X. Special Programme
The General Assembly adopts the following Special Programme, including particularly emergency measures to mitigate the difficulties of the developing countries most seriously affected by economic crisis, bearing in mind the particular problem of the least developed and land-locked countries:
The General Assembly,
Taking into account the following considerations:
- The sharp increase in the prices of their essential imports such as food, fertilizers, energy products, capital goods, equipment and services, including transportation and transit costs, has gravely exacerbated the increasingly adverse terms of trade of a number of developing countries, added to the burden of their foreign debt and, cumulatively, created a situation which, if left untended, will make it impossible for them to finance their essential imports and development and result in a further deterioration in the levels and conditions of life in these countries. The present crisis is the outcome of all the problems that have accumulated over the years: in the field of trade, in monetary reform, the world-wide inflationary situation, inadequacy and delay in provision of financial assistance and many other similar problems in the economic and developmental fields. In facing the crisis, this complex situation must be borne in mind so as to ensure that the Special Programme adopted by the international community provides emergency relief and timely assistance to the most seriously affected countries. Simultaneously, steps are being taken to resolve these outstanding problems through a fundamental restructuring of the world economic system, in order to allow these countries while solving the present difficulties to reach an acceptable level of development.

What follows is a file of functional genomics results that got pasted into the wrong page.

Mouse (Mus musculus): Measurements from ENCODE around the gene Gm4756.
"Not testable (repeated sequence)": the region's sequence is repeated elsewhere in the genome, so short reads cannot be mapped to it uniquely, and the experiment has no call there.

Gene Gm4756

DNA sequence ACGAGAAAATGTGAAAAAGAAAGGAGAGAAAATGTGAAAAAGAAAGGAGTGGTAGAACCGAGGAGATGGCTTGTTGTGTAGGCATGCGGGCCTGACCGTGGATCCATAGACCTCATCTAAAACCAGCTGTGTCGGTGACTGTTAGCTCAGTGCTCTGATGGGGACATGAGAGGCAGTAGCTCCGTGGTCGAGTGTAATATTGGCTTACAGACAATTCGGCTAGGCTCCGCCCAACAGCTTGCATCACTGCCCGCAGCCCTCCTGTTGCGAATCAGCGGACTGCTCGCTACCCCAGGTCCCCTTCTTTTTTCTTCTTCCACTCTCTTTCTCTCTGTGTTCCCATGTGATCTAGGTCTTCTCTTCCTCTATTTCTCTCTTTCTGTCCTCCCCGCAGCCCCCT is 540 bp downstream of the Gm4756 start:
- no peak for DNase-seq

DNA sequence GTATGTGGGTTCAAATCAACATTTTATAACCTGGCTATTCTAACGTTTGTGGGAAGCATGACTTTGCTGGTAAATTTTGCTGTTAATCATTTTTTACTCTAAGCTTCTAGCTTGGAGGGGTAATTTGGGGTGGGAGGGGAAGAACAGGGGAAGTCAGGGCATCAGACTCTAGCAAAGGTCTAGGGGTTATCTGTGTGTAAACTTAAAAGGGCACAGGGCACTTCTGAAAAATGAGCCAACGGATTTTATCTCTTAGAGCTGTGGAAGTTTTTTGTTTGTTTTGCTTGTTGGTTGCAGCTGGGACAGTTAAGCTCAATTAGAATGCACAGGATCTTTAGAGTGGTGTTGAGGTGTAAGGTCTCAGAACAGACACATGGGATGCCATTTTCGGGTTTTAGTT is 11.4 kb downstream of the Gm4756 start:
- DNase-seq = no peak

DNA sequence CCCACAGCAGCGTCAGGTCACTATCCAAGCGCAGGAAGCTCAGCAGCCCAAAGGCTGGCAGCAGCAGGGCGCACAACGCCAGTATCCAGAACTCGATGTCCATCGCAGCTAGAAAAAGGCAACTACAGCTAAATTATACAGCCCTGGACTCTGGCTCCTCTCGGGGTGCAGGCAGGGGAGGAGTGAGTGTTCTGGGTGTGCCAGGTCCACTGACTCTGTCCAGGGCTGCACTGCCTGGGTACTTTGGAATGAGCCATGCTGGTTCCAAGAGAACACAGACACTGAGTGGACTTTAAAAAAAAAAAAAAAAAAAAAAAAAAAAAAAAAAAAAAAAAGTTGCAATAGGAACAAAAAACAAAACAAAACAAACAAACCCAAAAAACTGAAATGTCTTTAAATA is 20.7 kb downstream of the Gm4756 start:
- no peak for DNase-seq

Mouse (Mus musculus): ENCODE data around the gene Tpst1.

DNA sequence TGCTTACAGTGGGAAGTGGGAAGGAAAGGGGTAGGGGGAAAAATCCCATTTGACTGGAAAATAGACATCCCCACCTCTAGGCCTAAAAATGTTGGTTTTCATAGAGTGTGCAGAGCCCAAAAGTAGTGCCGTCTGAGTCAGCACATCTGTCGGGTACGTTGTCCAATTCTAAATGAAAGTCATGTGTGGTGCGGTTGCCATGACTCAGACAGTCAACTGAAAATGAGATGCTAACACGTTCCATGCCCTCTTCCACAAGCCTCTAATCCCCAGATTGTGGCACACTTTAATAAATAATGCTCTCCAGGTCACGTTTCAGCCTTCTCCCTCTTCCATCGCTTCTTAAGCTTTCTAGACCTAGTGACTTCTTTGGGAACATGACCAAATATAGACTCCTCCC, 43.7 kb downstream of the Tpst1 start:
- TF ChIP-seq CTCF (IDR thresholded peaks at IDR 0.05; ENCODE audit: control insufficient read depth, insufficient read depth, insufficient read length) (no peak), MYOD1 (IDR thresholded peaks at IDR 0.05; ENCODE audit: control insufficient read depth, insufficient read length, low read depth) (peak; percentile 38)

- The special measures adopted to assist the most seriously affected countries must encompass not only the relief which they require on an emergency basis to maintain their import requirements, but also, beyond that, steps to consciously promote the capacity of these countries to produce and earn more. Unless such a comprehensive approach is adopted there is every likelihood that the difficulties of the most seriously affected countries may be perpetuated. Nevertheless, the first and most pressing task of the international community is to enable these countries to meet the shortfall in their balance-of-payments positions. But this must be simultaneously supplemented by additional development assistance to maintain and thereafter accelerate their rate of economic development.
- The countries which have been most seriously affected are precisely those which are at the greatest disadvantage in the world economy: the least developed, the land-locked and other low-income developing countries as well as other developing countries whose economies have been seriously dislocated as a result of the present economic crisis, natural calamities, and foreign aggression and occupation. An indication of the countries thus affected, the level of the impact on their economies and the kind of relief and assistance they require can he assessed on the basis, inter alia, of the following criteria: